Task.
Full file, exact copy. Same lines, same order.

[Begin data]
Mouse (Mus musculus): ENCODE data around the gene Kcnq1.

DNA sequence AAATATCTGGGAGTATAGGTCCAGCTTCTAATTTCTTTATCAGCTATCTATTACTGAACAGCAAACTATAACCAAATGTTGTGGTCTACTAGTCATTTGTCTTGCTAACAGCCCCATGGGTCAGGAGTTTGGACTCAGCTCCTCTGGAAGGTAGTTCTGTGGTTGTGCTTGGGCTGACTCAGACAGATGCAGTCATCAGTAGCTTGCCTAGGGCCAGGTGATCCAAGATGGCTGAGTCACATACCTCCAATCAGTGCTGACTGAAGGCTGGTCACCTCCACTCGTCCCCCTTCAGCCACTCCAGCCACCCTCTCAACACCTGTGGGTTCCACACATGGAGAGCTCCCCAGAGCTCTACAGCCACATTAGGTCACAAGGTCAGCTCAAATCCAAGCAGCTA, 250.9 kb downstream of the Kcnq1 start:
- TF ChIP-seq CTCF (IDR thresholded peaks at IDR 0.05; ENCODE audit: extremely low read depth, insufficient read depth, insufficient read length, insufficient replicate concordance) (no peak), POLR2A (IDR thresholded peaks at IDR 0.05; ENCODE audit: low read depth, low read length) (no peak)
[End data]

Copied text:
Mouse (Mus musculus): ENCODE data around the gene Kcnq1.

DNA sequence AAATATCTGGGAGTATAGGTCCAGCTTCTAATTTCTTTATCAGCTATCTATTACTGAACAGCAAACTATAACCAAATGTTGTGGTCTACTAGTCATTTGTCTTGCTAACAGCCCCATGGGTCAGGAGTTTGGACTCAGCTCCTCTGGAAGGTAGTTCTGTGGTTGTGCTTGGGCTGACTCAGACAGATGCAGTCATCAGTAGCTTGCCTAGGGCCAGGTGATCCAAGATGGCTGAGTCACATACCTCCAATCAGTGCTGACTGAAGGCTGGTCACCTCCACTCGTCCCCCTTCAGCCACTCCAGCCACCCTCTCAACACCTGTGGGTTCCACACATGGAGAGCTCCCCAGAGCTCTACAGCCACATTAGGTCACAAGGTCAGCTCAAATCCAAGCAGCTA, 250.9 kb downstream of the Kcnq1 start:
- TF ChIP-seq CTCF (IDR thresholded peaks at IDR 0.05; ENCODE audit: extremely low read depth, insufficient read depth, insufficient read length, insufficient replicate concordance) (no peak), POLR2A (IDR thresholded peaks at IDR 0.05; ENCODE audit: low read depth, low read length) (no peak)